Eli Clayton, known as “Trueboy,” has been identified by friends and the LA Times as one of the victims of the horrific shooting at the Madden video game tournament. He was competing at the Madden NFL 19 Classic Satellite Qualifier, and fans were desperately worried about him after he was seen on a livestream video but wasn’t heard from after the shooting that left three people dead and 10 or more injured. Sadly, although police have not released an official list of the victims of the shooting, friends who know Clayton have said on social media that he was one of the targets of the shooter.
Eli Clayton ‘Trueboy’ Was Competing in the Tournament, But Almost Had Not Attended
Clayton, 21, tweeted on August 25 the day before the mass shooting that he had won every game by max and was waiting for the singles on August 26.
On August 24 he tweeted that he had two days left to go and only had two hours of sleep.
Clayton had originally planned not to attend the Jacksonville event, but changed his mind about a week ago.
The Madden NFL 19 Classic Satellite Qualifier where the mass shooting took place was the first in a series of Madden NFL qualifier events, EASports reported. The event was at the GLHF Game Bar in Jacksonville. The top finishers would then be able to play in the Round of 16 at the Madden Classic event in Las Vegas in October. Competitors who make it to the Live Finals would play for a share of the $165,000 prize pool.
Fans Were Terrified When They Thought a Livestream Showed a Laser Scope on Clayton, & Were Heartbroken When They Did Not Hear Anything from Him After the Shooting
Some fans said that he was on the Twitch live stream and appeared to have a red laser scope on him right before the shooting happened. However, authorities have not confirmed if this information is accurate.
Even before police identified the shooting, friends who were at the event had identified Trueboy as one of the victims.
The Suspect in the Shooting Was a Disgruntled Gamer Who Had Lost the Tournament Earlier in the Day
The suspect in the shooting, David Katz, had participated in the Madden tournament himself, Fox News reported. He had used the names Bread, mrslicedbread, ravenschamp, and ravens2012 champ in the Madden competitions. Witnesses said that he got mad because he lost, got his gun out of his car, and started shooting, the Tampa Bay Times reported.
A competitor in the game, Steven “Steveyj” Javaruski said the shooter was a player who lost, and then shot other people in the tournament including himself, the Los Angeles Times reported. Javaruski said he saw the suspect target specific people.
Others said that the shooter was particularly angry at Trueboy, although authorities have not yet confirmed this account.
Clayton Loved Competing in Madden & Was in the National Finals Last Year
Clayton took the Jaguars to the national finals last year in Madden, The Florida Times-Union reported. In April 2017, he was one of eight finalists in the Madden 17 Club Series finals in Los Angeles. He won $3,500.
Clayton lived in Los Angeles and had become a celebrity in the gaming world. He has more than 5,000 followers on Twitter.
He told the Florida Times-Union in an interview last year: “It felt like a real NFL game, even though it really wasn’t. It’s something I’ll never forget.”
You can read Clayton’s Competitive Madden profile and stats here. According to his bio: “True is consistently one of the best in competitive Madden. He’s a frequent face in EA Majors, but has been the victim of some early exits. … Despite a rough season, True remains one of the best around and can potentially win it all when it’s done.”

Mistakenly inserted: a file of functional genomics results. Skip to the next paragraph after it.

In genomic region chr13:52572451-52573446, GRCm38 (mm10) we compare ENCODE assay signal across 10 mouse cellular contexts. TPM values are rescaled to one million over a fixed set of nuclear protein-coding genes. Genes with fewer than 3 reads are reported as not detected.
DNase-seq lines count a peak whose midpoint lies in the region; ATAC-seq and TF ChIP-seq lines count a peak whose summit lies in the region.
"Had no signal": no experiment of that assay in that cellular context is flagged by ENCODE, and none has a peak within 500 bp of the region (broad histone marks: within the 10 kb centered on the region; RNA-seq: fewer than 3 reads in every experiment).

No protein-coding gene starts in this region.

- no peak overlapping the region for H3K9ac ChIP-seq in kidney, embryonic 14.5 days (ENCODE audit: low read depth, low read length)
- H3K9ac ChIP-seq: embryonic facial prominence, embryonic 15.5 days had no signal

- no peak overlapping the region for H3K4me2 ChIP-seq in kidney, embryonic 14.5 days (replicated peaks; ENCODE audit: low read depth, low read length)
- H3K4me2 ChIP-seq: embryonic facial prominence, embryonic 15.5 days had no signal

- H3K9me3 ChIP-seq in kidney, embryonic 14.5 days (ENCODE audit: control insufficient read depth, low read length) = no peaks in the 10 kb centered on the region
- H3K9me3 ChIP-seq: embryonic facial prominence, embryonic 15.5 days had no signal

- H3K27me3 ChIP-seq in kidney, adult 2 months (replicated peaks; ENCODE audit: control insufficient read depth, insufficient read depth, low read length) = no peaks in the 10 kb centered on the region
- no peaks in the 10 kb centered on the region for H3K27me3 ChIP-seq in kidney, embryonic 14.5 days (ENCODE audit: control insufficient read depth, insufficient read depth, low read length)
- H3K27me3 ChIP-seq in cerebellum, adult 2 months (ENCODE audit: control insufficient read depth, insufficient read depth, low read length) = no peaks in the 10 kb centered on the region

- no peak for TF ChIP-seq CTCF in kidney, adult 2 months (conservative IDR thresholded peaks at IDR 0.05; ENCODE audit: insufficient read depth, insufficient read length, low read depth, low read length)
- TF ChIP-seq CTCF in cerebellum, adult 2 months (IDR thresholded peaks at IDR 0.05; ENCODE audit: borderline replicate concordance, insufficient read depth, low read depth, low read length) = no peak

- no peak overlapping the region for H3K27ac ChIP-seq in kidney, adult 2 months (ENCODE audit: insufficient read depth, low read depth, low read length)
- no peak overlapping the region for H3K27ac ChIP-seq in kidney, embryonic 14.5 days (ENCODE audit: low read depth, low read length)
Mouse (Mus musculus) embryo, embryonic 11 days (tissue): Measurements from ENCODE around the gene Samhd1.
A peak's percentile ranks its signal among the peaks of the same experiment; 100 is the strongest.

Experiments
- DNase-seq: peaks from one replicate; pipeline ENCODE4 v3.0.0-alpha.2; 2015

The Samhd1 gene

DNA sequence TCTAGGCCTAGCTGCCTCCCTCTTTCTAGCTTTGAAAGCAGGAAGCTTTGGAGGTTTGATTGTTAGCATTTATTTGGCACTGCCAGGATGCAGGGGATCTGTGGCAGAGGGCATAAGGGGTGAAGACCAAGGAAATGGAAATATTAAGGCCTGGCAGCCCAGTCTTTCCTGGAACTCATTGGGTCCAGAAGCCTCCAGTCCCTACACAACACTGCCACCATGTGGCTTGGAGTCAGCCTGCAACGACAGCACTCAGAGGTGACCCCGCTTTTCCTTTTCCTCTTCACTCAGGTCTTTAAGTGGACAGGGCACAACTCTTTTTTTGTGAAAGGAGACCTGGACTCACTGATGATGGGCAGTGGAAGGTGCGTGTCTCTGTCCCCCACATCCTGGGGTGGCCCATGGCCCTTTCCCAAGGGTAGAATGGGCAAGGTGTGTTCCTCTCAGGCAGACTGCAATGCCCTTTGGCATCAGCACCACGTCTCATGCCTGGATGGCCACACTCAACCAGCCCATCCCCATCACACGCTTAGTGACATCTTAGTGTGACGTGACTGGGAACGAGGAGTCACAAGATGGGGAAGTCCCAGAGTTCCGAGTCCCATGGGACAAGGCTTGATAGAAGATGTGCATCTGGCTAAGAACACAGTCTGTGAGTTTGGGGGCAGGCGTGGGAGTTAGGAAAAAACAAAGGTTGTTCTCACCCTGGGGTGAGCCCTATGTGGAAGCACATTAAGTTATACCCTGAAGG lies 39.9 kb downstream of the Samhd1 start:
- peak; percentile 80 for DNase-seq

EASports describes Clayton as “one of the best Madden Ultimate League competitors at open-field running thanks to his evasive stick-work.” He had the No. 3 overall defense in the regular season this year and he’s known as the “Hold the Door Specialist.”
Clayton Played Madden Games Since He Was Five, But Was Just Started Playing Competitively Two Years Ago
Clayton had been playing Madden games since he was 5 years old, but only began playing competitively around 2016, The Florida Times-Union reported.
Clayton often posted about his gaming experience, offering tips to others and updates.
He Was Close to His Family & Posted About Them on Social Media, & Also Was Quick to Congratulate People Who Beat Him in Gaming
Clayton was born in 1996 and he’s from Woodland Hills, California, according to his Competitive Madden profile. He was close to his family and posted proudly in June about his little brother’s graduation.
When it came to gaming, he was humble enough to congratulate others when they beat him.
EA Sports also noted that Clayton was a humble player. He told EA Sports in April:
People [at school] I’ve never met will ask me to play a game. I’ve been getting recognized more often this year. It’s pretty cool, I guess… I’m really easy to get along with, I’m not a trouble maker. I’m always laughing and joking around. I’m just me, a cool dude. There’s really nowhere to go but up, honestly.
Friends Have Posted Heartbreaking Goodbyes to Clayton on Social Media
Trueboy’s loss is resonating throughout the gaming community, and friends and fans are posting heartfelt goodbyes.
A GoFundMe has been started for the families of the two victims:
He Had a Positive, Upbeat Social Media Presence that Included Sharing His Favorite Foods & Meals on Twitter
As a bit of a foodie, Clayton also liked to share posts about his current favorite foods.
Eli Clayton shared positive posts on Twitter and appeared genuinely upbeat, happy, and helpful to people who reach out to him. His death is a terrible loss not just to his friends and family, but to all the people whose lives he may have touched in the years to come.